By Linda T. Cammuso
For most people, signing an estate plan is a significant event in life. A typical estate plan articulates your wishes regarding your assets, financial and healthcare decisions and end-of-life care. If you have gone through this process, you know the intellectual, financial and emotional investment that you have made in these documents. Next comes the obvious question — what do you do with them?
People tend to focus on the safekeeping of their estate plan. They try to think of the most secure place to store their documents — places such as a bank safe deposit box, a home safe or strong box or some other protected location. The problem with this common practice of hiding or locking away documents is that they might go undiscovered when they are most needed.
If you became forgetful, ill or passed away, would your family know where to find your estate plan documents? Would they even be aware that the documents exist?
The following practical steps could make a world of difference:
•Consider allowing your attorney to retain your original estate plan documents. Most estate planning attorneys have protective storage for client originals. This ensures that the originals are safe, and is also an obvious location where your family will think to look. If you do not retain your originals, be sure that any copies you retain in your records indicate where the originals are located.
•Be careful with the use of bank safe deposit boxes for important papers. If your safe deposit box is registered in your name alone, then only you have authority to access the contents. If you lose legal capacity or pass away, your fiduciaries will face a “Catch-22” where they lack the authority to access the box, yet the papers they need to establish their authority are locked in the box. If you’re thinking to yourself “that would never happen,” take it from this author, as this happened in literally the first case I worked on in my first day of private practice.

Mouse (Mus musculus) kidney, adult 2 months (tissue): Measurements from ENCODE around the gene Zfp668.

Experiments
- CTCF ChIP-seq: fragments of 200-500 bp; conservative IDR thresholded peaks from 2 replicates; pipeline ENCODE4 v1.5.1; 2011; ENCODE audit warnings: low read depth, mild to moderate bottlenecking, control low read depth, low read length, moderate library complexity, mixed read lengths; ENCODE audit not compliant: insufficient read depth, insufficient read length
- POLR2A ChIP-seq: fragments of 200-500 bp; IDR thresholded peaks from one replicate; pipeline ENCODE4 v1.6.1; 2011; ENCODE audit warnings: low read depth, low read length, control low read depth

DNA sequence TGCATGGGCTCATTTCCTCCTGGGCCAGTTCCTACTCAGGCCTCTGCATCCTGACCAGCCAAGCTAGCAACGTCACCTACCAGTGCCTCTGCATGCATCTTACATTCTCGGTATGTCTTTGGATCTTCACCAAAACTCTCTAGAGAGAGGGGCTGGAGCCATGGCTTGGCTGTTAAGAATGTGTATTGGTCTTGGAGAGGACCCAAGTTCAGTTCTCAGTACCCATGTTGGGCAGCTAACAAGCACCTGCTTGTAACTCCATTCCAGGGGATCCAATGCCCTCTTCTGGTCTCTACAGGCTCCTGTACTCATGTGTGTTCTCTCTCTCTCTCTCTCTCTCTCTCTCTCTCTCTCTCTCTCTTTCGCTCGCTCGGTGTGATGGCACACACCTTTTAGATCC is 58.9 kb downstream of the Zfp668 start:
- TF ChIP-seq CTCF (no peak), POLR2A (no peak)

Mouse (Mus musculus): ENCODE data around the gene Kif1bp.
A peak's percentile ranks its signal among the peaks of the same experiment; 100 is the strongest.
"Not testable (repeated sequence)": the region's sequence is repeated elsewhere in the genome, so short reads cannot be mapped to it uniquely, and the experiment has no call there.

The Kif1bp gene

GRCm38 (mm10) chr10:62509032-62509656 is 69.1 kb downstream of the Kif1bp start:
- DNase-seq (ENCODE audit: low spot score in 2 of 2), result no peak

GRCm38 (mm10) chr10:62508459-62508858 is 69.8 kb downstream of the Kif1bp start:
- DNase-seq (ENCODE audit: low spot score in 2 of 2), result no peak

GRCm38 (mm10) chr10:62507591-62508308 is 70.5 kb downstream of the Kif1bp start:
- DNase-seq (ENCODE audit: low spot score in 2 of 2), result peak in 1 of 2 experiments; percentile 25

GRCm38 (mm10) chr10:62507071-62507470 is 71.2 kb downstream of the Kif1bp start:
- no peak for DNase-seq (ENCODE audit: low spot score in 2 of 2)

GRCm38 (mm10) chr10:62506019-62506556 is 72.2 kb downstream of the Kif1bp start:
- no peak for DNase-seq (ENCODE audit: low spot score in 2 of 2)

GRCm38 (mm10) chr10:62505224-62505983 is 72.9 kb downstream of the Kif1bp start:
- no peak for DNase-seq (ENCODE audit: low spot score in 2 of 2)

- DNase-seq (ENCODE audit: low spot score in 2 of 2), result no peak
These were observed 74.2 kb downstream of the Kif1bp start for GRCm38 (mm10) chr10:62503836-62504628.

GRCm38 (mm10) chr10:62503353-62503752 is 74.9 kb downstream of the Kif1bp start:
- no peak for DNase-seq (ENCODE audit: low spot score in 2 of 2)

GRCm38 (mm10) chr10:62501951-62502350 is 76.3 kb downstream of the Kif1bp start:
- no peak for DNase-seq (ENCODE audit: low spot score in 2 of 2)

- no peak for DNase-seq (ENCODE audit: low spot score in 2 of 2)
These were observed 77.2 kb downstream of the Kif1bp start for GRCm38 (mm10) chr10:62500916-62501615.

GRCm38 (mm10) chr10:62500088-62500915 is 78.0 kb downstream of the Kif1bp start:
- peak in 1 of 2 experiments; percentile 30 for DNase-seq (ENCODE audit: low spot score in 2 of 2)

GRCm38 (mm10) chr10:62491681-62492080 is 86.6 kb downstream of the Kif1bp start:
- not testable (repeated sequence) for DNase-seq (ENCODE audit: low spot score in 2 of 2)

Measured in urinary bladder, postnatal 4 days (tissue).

•Be sure to notify the individuals you have chosen as your fiduciaries: the agent(s) under your power of attorney and health care proxy, executor(s) of your will and trustee(s) of your trust(s). These people should be aware of their roles and responsibilities when the day comes.
•Send copies of your health care proxy, HIPAA release form and living will to your primary care doctor so that they become part of your medical file. If a medical emergency arises and you are not able to direct your medical care, you want the doctors and other clinicians to know who to contact to authorize medical treatment.
•Be sure to destroy or note any old or obsolete documents — such as a will that has been revoked and replaced — so your family will know that they are not the current, controlling documents.
Remember, the purpose of your estate plan is to carry out your wishes in crucial times. A few simple steps can help turn these pieces of paper into a real life accomplishment of your goals.
Linda T. Cammuso, a founding partner at Estate Preservation Law Offices and an estate planning professional, has extensive experience in elder law and long-term care planning. She may be reached at www.estatepreservationlaw.com or by calling 508-751-5010. Archives of articles from previous issues can be read at www.fiftyplusadvocate.com.